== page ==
Nothing short of breathtaking, The Carolina Chocolate Drops evoke ghosts with their 2010 release "Genuine Negro Jig", a true celebration of historical music. "Snowden's Jig" for instance, draws attention to the Snowden Family, an early black string band. Every tune, (most having been obscured by the clouds of time) is played with respectful but bubbling energy and reverence for history. The enthusiasm is so infectious, I defy anyone not to be truly drawn in. It's not all ancient music though, as the excellent Tom Waits composition 'Trampled Rose' receives the Chocolate Drop treatment here as well. Dom Flemons, Rhiannon Giddens and Justin Robinson began playing old-time music at farmers' markets and town squares in North Carolina but today you'll find them in the most revered performance spaces and festivals in America...and rightfully so!




Mary Halvorson Quartet, 'Saturn Sings'

Until this release, Mary Halvorson has been primarily known for her excellent guitar playing, but with this release she joins the ranks of the greatest jazz composers of the last several generations. This is the real deal folks, every aspect of this outing is superb. It's everything Jazz should be - inventive, challenging, funky, transporting, and magically irresistible. Stunning ensemble work and brave improvisation here make for one delightful piece of work !


Trampled By Turtles, 'Wait So Long'

Newgrass? Bluegrass revival? Jam Band? All of the above! Exciting music regardless of how we perceive it. The musicianship in Trampled By Turtles is astounding by any standard. Why not enjoy a video?














Brian Eno, Small Craft On A Milk Sea


In Brian Eno's words-
''The work in this collection is a result of an occasional collaboration between myself, Leo Abrahams and Jon Hopkins. The two of them are gifted young player/composers whose work, like mine, is intimately connected to the possibilities and freedoms of electronic music. Over the last few years we've worked together several times, enjoying exploring the huge new sonic territories now available to musicians. Mostly the pieces on this album resulted not from 'composition' in the classical sense, but from improvisation. The improvisations are not attempts to end up with a song, but rather with a landscape, a feeling of a place and perhaps the suggestion of an event. In a sense they deliberately lack 'personality': there is no singer, no narrator, no guide as to what you ought to be feeling. If these pieces had been used in films, the film would complete the picture. As they stand, they are the mirror-image of silent movies - sound-only movies.'' Eno's work is without peer, on a conceptual level there is nothing quite like it despite myraids of electronic music composers influenced by him.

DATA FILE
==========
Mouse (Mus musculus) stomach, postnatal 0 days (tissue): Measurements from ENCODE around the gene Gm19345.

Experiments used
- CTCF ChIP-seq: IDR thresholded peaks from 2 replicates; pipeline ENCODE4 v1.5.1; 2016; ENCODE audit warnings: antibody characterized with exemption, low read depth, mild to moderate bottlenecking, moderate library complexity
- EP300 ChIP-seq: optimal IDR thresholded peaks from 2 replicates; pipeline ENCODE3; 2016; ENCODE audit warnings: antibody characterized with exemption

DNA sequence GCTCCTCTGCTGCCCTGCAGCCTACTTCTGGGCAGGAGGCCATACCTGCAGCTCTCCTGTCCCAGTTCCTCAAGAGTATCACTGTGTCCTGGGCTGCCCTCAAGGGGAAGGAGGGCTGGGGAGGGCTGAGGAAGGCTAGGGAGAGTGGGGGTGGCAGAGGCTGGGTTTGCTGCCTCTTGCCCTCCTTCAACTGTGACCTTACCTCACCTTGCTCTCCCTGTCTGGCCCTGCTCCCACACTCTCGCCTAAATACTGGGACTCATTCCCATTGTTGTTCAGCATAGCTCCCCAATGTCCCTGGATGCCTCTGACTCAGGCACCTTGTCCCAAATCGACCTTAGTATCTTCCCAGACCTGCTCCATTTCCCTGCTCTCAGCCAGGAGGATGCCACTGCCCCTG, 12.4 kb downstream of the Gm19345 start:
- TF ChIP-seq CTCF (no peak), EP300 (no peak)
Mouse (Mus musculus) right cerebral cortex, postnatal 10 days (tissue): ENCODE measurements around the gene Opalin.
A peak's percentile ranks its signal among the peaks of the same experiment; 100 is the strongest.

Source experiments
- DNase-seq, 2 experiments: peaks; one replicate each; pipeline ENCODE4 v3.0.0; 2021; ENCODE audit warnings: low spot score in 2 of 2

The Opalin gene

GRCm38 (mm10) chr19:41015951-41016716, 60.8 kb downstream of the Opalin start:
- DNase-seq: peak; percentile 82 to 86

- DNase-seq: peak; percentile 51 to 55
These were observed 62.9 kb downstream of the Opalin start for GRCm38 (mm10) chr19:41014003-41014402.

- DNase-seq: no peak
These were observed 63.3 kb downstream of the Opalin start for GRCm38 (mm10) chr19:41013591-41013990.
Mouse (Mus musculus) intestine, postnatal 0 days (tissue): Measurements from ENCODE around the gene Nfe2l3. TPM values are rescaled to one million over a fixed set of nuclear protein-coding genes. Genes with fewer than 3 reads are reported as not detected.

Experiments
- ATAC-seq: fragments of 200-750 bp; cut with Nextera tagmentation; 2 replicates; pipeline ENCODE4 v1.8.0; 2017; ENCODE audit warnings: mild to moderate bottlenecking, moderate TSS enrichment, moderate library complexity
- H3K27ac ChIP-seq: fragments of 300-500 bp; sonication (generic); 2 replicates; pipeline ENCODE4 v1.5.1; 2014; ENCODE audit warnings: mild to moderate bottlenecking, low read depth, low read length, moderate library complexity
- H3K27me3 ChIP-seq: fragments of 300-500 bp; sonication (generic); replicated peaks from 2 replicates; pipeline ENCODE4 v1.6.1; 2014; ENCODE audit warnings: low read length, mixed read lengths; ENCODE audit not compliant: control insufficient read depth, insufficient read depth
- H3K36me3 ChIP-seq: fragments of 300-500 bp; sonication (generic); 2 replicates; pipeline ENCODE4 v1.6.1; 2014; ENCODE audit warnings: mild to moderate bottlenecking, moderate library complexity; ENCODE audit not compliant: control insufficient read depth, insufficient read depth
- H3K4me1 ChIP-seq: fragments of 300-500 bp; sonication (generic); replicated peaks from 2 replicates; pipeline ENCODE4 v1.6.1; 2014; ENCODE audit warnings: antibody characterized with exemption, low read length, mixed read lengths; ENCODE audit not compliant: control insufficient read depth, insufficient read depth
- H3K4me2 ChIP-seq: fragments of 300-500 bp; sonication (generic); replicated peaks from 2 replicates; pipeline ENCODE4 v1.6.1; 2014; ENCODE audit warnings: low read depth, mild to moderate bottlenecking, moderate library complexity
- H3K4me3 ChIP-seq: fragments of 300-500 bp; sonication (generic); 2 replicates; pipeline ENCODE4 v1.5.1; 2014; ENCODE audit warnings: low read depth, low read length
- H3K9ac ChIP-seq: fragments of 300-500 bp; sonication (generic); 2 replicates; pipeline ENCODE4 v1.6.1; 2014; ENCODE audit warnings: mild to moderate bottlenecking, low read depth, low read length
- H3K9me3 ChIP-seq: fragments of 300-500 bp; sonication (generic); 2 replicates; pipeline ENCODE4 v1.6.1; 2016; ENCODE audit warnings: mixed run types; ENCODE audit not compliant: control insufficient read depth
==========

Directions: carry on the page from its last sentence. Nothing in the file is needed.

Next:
Ben New, Collapsed Light

A veritable feast of selections sure to entertain and delight. The songs cycle through eclectic mixes with subject matter that deals with Captain Beefheart, Les Paul, Quantum Physics, Ancient Egypt, Dancing Zombies, Tequila, Romance, Death, Deep Space Spaghetti Westerns, and Nuclear Mayhem. It does so in a detached way allowing the listener to form their own experience of the music without being specifically led to conclusions by the compositions themselves.
I wrestled with including this, my own work, in a 'best of' list for pretty obvious reasons. But when I went to compile the 10 best I honestly found that most other candidates even though I may see them as among the best releases of the year, simply weren't on par with the Collapsed Light CD. So at the risk of being a self promoting hack, I decided despite my personal involvement, this release shouldn't be eliminated as a candidate either. I hope you'll agree. Have a listen here and if you like the music, enjoy a free download of some of the songs. Happy New Year all. Hope your 2011 is filled with conderable sounds!